Why Is David Thompson Called The Great Land Geographer

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David Thompson was a brave explorer, astronomer, historian, mapmaker, but most of all the original trailblazer.He is known as the greatest land geographer of all time, but has little recognition. His expedition during the fur trade took him from Hudson's Bay to the pacific ocean. During his life,he travelled over 90,000km and mapped 3.9 million kilometers squared.He used various means to cover this journey which included canoe and map Over the 28 years in the fur trade business he took many notes. His notes were contained in 84 journals with topics such as: the lives of the aboriginal peoples, fur trades, the landscape and, the wildlife .These would provide an invaluable resource for historians for early history of First Nations People.. …show more content…

His father died when he was at a young age. At the age of seven, David was sent to a charity school for boys and for seven years he shined in the areas of math and navigation. This gave him a solid start for his future career in the area of land surveyor. In 1784 the Hudson’s bay company was looking for young people to cross the Atlantic ocean to North America and work in the fur trade. When David was fourteen, he climbed on the ship Prince Rupert and arrived at Hudson’s Bay. He would never again return to england. During his duties besides clerical work, David learned to hunt, use snowshoes and other skills for survival.He was given the job of writing part of a manuscript by the post’s chief. The project captured David’s interest in exploring the land. After a year David was sent to York Factory on the shore of Hudson's Bay (present day Manitoba). He travelled to the North Saskatchewan river and back again.This was his first experience with the great …show more content…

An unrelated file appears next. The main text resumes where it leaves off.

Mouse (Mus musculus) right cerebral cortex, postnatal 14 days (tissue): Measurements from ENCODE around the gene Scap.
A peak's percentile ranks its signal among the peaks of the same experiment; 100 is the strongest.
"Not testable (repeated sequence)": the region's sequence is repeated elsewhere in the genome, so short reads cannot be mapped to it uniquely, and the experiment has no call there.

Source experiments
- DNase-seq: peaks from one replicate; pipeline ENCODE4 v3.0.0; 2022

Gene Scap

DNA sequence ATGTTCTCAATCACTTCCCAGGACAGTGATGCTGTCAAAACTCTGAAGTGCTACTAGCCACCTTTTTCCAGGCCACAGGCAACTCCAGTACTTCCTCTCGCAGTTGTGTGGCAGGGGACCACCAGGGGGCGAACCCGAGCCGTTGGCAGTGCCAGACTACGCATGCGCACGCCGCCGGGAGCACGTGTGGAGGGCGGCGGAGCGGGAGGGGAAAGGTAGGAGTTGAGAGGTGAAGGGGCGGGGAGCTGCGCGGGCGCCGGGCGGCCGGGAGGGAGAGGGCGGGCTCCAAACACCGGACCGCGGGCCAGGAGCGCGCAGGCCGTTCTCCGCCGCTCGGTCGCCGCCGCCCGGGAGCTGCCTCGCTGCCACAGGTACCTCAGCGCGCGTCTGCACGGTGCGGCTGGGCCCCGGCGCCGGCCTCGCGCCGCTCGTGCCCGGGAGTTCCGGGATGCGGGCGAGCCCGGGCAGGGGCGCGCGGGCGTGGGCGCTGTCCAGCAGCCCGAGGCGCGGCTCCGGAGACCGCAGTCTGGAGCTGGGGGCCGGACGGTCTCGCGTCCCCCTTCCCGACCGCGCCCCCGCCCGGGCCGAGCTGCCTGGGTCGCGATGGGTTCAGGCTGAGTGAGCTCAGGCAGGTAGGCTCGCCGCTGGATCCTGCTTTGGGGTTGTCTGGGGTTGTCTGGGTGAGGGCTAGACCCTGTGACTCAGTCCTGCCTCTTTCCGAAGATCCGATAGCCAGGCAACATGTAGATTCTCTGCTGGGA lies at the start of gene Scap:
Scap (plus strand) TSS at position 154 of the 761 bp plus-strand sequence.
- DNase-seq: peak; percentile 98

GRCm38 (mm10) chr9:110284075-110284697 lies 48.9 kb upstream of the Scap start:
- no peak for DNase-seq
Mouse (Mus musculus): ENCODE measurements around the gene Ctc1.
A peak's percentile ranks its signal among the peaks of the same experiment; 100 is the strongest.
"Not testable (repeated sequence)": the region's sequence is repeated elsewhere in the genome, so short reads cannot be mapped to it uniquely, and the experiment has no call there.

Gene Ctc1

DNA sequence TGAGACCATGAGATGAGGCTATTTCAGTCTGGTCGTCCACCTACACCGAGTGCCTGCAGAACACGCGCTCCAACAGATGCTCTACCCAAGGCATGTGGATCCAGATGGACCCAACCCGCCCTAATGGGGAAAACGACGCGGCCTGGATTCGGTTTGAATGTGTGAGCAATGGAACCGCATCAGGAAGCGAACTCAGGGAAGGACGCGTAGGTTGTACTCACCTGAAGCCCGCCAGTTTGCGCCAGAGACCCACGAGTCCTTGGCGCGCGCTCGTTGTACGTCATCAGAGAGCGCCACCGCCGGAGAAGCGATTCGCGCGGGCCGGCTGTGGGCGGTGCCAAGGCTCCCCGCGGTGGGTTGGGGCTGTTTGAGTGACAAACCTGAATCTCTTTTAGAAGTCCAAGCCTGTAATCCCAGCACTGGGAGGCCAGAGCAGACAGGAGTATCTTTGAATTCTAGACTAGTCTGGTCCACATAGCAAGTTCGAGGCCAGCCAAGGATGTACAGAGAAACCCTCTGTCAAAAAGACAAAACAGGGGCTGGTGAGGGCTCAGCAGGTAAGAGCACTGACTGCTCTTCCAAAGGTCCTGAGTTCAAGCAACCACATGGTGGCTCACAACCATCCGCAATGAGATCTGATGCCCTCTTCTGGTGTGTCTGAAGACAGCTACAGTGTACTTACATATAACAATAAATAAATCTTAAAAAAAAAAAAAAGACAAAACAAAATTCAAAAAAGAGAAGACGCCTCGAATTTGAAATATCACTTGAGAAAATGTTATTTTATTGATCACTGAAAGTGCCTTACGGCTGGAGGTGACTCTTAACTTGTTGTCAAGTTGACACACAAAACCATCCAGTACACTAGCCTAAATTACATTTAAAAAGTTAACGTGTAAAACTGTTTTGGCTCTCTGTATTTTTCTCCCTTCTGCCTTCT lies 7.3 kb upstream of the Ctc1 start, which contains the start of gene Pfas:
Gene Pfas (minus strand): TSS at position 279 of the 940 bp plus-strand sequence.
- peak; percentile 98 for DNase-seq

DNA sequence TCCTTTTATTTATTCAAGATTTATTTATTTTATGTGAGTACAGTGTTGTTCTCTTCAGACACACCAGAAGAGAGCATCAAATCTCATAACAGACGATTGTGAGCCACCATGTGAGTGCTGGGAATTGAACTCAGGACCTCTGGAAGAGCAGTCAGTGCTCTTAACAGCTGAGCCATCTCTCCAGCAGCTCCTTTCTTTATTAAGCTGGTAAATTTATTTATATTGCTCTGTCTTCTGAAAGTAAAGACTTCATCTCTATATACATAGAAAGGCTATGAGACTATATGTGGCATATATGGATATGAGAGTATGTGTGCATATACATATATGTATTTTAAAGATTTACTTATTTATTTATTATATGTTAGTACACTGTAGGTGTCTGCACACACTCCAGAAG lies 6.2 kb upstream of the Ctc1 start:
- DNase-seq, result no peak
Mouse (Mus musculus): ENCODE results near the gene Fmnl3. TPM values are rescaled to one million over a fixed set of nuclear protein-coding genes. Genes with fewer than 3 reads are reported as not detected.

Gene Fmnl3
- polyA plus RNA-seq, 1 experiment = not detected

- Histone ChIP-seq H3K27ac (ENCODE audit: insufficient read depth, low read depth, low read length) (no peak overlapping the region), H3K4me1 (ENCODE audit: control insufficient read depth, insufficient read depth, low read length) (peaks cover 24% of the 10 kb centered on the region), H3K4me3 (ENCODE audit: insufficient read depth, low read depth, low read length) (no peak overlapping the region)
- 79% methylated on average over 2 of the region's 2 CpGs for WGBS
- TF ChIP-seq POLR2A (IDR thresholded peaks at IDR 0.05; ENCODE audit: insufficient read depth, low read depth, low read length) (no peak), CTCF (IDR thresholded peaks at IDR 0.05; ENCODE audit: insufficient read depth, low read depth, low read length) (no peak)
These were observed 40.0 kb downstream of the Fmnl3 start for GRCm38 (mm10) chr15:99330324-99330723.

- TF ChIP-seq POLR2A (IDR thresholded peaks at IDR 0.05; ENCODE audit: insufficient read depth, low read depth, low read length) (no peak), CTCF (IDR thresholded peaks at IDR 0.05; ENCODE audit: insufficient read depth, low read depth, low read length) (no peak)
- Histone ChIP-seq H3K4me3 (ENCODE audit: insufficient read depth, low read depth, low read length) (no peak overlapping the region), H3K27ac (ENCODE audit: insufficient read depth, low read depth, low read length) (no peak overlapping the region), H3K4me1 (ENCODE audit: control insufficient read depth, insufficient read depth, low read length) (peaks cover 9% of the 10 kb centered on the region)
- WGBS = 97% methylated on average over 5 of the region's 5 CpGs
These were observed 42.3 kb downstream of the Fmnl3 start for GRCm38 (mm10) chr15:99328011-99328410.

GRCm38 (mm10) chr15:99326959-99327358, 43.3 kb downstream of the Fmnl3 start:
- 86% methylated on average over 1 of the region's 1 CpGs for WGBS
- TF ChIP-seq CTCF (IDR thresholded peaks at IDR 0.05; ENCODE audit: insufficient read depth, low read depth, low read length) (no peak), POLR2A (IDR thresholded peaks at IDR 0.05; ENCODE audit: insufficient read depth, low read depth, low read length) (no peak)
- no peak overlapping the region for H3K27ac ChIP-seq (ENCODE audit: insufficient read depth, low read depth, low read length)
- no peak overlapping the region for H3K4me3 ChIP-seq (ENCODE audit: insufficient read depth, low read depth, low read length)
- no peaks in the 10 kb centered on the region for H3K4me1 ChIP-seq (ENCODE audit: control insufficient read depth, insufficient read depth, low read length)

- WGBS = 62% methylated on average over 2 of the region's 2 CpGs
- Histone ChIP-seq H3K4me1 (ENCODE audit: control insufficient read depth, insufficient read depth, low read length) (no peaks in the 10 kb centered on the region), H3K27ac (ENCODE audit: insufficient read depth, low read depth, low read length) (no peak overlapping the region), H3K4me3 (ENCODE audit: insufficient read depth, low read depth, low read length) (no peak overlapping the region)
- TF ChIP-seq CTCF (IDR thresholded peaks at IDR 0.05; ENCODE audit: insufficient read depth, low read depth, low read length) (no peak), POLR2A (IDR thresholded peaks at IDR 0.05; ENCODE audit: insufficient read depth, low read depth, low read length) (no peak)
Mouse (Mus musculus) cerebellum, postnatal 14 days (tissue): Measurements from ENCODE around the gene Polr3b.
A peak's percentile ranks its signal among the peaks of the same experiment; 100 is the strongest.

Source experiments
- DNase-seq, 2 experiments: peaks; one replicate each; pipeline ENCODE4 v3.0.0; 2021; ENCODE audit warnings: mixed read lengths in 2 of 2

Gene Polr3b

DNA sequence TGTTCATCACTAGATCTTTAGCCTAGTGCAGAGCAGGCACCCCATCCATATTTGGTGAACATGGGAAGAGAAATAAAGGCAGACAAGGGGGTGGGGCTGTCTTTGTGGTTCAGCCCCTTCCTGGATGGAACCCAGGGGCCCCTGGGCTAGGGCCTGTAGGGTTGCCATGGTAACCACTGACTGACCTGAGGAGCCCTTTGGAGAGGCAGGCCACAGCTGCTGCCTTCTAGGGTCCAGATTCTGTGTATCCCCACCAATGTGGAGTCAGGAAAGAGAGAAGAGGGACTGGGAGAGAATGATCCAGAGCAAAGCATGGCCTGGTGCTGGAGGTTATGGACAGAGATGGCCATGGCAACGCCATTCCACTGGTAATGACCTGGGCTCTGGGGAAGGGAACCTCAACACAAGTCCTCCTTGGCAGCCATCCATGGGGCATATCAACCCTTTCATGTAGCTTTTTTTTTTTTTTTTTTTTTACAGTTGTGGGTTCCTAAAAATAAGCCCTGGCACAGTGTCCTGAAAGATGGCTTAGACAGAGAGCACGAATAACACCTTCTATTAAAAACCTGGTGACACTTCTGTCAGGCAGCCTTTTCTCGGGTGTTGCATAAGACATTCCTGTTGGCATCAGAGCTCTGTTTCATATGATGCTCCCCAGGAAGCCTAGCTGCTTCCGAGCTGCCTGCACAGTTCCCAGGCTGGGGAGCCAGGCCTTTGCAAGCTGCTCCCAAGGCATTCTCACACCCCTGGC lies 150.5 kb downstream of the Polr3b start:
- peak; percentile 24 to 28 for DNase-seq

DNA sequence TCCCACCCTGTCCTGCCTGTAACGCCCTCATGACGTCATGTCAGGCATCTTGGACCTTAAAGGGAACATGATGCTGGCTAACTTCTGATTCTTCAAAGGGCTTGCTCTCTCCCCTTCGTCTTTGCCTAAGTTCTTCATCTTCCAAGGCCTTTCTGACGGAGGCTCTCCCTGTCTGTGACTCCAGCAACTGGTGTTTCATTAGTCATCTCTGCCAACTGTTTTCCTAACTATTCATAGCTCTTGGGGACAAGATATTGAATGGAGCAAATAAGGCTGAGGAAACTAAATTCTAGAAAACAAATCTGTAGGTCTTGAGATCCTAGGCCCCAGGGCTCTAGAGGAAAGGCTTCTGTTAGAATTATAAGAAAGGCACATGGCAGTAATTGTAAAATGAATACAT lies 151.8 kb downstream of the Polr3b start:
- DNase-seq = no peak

When returning from a hunting trip ,David fell down an embankment 1.5 km from Manchester house which severely broke his leg. Due to complications, David was not expected to survive. His ankle was swollen for months and he would not be able to resume normal activities for months after that. Thompson was sent to Saskatchewan to recover. In October of 1789 he was introduced to Philip Turnor who was Hudson’s Bay Company’s official surveyor .Phillip was sent to train new apprentices for a trade expedition to Athabasca County. Davids life took a lucky turn. Because of the injury sustained earlier, David was not allowed to do work that would require the use of his leg .Instead,Turnor agreed to allow David to join his apprenticeship classes. David was taught astronomy, surveying, mapping and how to use almanacs. David excelled in this area and HBC ended up offering him a contract to make new trade routes for trading with Aboriginal Peoples out West. He would also create new trading posts,, do land surveys and make maps. David finally got the adventure he had dreamed about. David requested surveying instruments such as a brass sextant, compass, watch, almanacs and notebooks to record calculations instead of the usual clothing given to the people in his

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